By: Dave Astor
Joe Martin says a recent “Zits” comic showing a message being mowed into a lawn was an “obvious reworking” of a “Mister Boffo” cartoon first published in 1986. But “Zits” co-creator Jerry Scott says he wasn’t consciously aware of Martin’s drawing when thinking up the June 20 strip, that the strip had completely different wording than Martin’s cartoon, and that “I have more than enough of my own ideas.”
The “Zits” comic showed 15-year-old Jeremy Duncan expressing his disgust with mowing the lawn by etching “this suc” (as in “this sucks”) into the grass (E&P Online, June 24). Most of the 1,100-plus “Zits” clients ran the comic, although at least a couple of newspapers published an alternate version reading “this stin” (as in “this stinks”).
Martin’s cartoon showed a landscaper mowing the letter “F” into a lawn as another landscaper says, “I think Carlos is quitting.” The cartoon, because of it’s implied use of the “F” word, never ran on a newspaper comics page. It first appeared on a “Mister Boffo” book cover 17 years ago, and has since been reprinted in anthologies, in a 1996 National Cartoonists Society directory, and elsewhere.
“If this was just a joke that appeared one time in a newspaper, I wouldn’t think anything of it,” Martin told E&P Online. “[But] it’s practically like my trademark.”
Martin, whose “Mister Boffo” is syndicated to 150 papers by Tribune Media Services, sent an e-mail to Scott and “Zits” co-creator Jim Borgman wondering if a freelance gagwriter reworked his joke and sent it to the King Features Syndicate cartoonists.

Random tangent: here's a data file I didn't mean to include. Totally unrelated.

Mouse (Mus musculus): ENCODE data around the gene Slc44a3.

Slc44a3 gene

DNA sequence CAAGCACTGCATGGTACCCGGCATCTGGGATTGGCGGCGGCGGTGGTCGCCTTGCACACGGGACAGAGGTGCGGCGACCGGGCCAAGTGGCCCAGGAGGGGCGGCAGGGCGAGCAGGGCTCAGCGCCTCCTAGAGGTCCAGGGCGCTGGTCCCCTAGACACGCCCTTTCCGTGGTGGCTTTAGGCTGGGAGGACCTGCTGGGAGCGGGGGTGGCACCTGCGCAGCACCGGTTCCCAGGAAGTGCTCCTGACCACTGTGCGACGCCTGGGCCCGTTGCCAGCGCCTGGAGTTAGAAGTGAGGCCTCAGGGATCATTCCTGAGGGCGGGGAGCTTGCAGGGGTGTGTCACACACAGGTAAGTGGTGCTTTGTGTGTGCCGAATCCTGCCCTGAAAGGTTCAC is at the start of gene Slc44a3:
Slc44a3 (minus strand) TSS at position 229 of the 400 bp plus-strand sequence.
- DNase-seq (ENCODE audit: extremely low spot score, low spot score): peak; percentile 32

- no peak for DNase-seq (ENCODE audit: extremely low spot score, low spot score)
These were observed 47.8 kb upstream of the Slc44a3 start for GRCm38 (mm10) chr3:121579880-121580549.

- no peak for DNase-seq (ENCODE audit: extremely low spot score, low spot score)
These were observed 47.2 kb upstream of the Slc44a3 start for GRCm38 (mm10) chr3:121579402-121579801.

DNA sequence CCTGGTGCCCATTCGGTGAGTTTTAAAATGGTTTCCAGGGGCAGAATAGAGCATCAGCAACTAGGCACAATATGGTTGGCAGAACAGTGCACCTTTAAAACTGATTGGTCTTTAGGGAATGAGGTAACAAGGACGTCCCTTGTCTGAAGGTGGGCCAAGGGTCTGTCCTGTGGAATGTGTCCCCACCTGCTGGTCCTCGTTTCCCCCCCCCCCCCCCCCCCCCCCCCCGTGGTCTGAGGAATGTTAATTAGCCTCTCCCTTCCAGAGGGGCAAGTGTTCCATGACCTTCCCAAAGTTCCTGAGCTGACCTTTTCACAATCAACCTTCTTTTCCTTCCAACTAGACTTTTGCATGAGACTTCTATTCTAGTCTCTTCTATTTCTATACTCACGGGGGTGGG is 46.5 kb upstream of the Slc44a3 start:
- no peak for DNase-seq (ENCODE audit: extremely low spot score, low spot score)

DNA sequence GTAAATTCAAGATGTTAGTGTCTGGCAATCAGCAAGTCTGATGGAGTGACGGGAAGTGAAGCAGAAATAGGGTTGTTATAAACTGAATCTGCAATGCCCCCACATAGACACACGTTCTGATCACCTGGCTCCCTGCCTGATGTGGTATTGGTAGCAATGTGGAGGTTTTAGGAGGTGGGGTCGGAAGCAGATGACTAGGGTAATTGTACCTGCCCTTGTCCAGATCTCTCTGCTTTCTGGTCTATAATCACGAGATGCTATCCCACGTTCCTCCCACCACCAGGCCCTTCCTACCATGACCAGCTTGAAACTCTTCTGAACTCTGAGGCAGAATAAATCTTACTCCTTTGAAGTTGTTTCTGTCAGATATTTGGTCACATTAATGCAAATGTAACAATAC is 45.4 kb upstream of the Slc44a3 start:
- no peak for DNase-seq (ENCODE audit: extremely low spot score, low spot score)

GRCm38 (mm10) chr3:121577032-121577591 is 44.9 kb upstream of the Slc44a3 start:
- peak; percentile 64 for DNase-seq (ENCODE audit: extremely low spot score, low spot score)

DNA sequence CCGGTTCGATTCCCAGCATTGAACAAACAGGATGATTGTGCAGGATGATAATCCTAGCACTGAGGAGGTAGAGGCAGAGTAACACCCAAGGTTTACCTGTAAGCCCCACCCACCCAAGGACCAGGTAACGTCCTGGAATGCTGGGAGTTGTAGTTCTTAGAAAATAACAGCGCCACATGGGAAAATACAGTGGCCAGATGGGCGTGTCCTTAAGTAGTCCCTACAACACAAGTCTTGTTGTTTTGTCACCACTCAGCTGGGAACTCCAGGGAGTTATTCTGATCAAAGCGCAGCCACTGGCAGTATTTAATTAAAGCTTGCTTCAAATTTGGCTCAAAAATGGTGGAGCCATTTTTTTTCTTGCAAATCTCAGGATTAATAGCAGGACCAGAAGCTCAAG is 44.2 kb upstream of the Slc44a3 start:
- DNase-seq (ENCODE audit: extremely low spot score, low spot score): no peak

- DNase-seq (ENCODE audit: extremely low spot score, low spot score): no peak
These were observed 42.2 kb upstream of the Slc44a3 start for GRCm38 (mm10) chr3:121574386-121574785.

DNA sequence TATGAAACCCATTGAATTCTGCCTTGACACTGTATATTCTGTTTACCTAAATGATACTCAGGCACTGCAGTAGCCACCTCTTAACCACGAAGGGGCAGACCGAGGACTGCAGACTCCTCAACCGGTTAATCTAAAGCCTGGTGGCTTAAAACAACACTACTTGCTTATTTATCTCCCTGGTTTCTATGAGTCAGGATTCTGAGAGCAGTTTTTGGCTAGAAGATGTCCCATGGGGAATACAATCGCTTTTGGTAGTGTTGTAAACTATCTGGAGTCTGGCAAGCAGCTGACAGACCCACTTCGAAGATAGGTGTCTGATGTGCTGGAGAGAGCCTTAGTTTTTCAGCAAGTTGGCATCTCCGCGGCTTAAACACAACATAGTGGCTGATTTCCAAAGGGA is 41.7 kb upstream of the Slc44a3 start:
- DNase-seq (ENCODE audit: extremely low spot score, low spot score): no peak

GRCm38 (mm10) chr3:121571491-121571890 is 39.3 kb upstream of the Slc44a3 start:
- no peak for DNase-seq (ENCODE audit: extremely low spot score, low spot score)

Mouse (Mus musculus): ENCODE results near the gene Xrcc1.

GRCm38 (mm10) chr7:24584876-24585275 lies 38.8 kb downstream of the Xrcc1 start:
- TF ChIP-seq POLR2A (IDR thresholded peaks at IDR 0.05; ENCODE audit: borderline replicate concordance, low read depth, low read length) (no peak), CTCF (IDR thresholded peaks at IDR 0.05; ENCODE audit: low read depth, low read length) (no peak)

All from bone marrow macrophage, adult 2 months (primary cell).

Scott told E&P Online that no freelance gags are used in “Zits.” He added that when he thought up the June 20 comic, he had a vague recollection that Gary Larson had previously done a lawn-message cartoon. “I certainly didn’t think I was ripping off ‘Mister Boffo.’ I thought I was ripping off ‘The Far Side’!” Scott joked.
Turning serious, Scott said “I feel bad” that Martin is upset about last month’s “Zits” strip. But he noted that there are various genres of gags many cartoonists tap into without being guilty of plagiarism. Indeed, Scott said a number of comic creators have used content reminiscent of that in “Zits.” Besides, said Scott, the general idea of etching messages into the grass predates Martin’s 1986 cartoon. “I mowed my name into the lawn when I was a kid,” recalled Scott, who is 48.
Martin said he e-mailed Scott and Borgman with his concerns on June 25, and hadn’t received a reply as of July 3. Scott said July 3 that he hadn’t seen Martin’s e-mail. When told the two addresses Martin used, Scott said both are non-personal addresses that get a huge number of e-mails — and that he and Borgman are behind in reading them.